Construction crews building the Gordie Howe International Bridge between Windsor and Detroit have reached a major milestone connecting the two ends of the project.

According to updates posted on the bridge’s X account (formerly Twitter), engineers and ironworkers from Canada and the U.S. finished installing the remaining edge girders that allow for the final deck gap to be built.

“Canadian and U.S. ironworkers shake hands across the border as the Gordie Howe Bridge deck officially becomes an international crossing, connecting our two great countries,” said one post.

Construction of the six-lane, $6.4-billion bridge began in 2018. It was supposed to be finished in 2024, but in January officials said the target opening got pushed back to September 2025. However, major construction is set to be done sometime this year.

The Gordie Howe International Bridge project is No. 12 on ReNew Canada’s 2024 Top100 Projects report.

(Gordie Howe International Bridge)

The Windsor-Detroit Bridge Authority (WDBA)  said crews are in the ninth step of a 13-step construction process.

Step 1: Complete segment 27 on each side, leaving a gap that should measure approximately 11 metres/36 feet. The bridge deck is built one segment at a time, with each side requiring 27 pre-designed segments. Segments are composed of steel edge girders, steel floor beams, steel redundancy girders, concrete precast panels and steel soffit panels and. On average, they are 15 metres/49 feet long and 37.5 metres/123 feet wide. The gap will be filled by the mid-span closure, the last segment needed to connect the two sides.

Step 2: Crews use temporary jacks to move the Canadian bridge deck approximately six inches to allow for enough clearance for the mid-span closure. Although it was previously established that the gap should be approximately 11 metres/36 feet, it may be wider or narrower depending on the conditions at the time of installation.

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Step 3: Perform a global survey on the entire structure and re-stress stay cables as needed to ensure adequate vertical alignment of both sides of the bridge deck.

Step 4: Two cranes, one on each side of the bridge deck, are centered on segment 26 (US side), and segment 25 (Canadian side), in preparation for the mid-span closure.

Step 5: Six temporary bracing pieces (closure beams, wind struts, and transverse cranks) are installed to hold the deck in alignment. From land, it will now appear as though the bridge deck is fully connected. However, there are still a few steps to go.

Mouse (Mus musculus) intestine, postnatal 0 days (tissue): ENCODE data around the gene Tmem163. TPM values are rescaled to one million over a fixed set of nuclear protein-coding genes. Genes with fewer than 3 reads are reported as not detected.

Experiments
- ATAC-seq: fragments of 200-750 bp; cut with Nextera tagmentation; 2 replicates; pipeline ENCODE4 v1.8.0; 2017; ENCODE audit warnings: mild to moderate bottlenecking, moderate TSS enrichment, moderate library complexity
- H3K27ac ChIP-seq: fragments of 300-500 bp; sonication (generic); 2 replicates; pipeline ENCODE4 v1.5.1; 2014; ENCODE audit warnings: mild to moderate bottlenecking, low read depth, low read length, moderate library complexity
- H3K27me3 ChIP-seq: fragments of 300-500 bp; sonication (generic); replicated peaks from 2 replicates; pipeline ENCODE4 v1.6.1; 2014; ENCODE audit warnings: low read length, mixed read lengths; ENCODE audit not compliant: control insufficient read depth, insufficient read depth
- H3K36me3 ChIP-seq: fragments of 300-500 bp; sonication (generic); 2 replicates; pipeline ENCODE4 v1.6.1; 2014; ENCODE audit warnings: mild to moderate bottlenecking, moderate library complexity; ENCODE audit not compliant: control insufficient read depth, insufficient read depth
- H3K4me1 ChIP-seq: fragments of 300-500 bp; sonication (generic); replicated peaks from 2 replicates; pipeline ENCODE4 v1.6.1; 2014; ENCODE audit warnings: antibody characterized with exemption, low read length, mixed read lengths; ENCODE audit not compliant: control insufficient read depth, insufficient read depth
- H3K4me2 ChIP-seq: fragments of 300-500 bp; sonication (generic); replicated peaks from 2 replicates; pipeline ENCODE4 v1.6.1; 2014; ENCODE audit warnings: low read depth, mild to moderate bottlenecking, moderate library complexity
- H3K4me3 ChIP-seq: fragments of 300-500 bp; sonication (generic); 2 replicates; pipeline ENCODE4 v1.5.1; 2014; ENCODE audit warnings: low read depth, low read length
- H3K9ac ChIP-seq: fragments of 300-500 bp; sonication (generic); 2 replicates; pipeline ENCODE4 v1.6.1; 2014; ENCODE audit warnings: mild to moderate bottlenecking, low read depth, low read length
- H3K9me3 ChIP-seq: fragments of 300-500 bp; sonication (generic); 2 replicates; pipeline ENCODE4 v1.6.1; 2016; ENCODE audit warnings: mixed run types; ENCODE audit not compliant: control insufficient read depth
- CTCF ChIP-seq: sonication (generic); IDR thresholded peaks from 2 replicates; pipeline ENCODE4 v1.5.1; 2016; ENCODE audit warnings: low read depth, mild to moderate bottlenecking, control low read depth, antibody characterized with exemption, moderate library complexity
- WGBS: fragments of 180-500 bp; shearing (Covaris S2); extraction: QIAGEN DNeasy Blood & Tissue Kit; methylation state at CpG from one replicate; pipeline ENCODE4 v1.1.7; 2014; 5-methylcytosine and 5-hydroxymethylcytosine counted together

Step 6: Engineers physically measure the gap again. An exact measurement ensures a 2 perfect fit when installing the components for the mid-span closure.

Step 7: Install two structural steel edge girders. The first edge girder is bolted to the US side. Workers then use lock-up devices and temporary jacks to achieve correct alignment. Finish bolting the same edge girder to the Canadian side. The sequence is repeated for the second edge girder.

Step 8: Remove temporary closure beams and wind struts.

Step 9: Install the remaining components for the mid-span closure. This includes nine redundancy girders, two floor beams, 12 precast panels and 12 soffit panels. Unlike the other segments, the mid-span closure does not require stay cable installation.

Step 10: Install concrete precast panels and complete bolting of all mid-span closure components.

Step 11: Perform a global survey on the entire structure again, re-stress stay cables as needed and stitch concrete precast panels.

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Step 12: Remove the remainder of the temporary bracing (transverse cranks) and remove deck cranes. At this point, we have achieved a significant landmark with the longest main span of any cable-stayed bridge in North America now connected.

Step 13: While this completes the connection, it does not mean the bridge is ready for use. A substantial amount of work is still needed, including the re-stressing of stay cables, post-tensioning of the deck and the installation of electrical, fire suppression, drainage systems, barriers, signage, lighting, deck paving and pavement markings and complete the multi-use path. This work will occur over the next year.

Featured image: Construction crews celebrate the connection the two sides of the Gordie Howe International Bridge between Windsor, Ont. and Detroit, Michigan. (Gordie Howe International Bridge)


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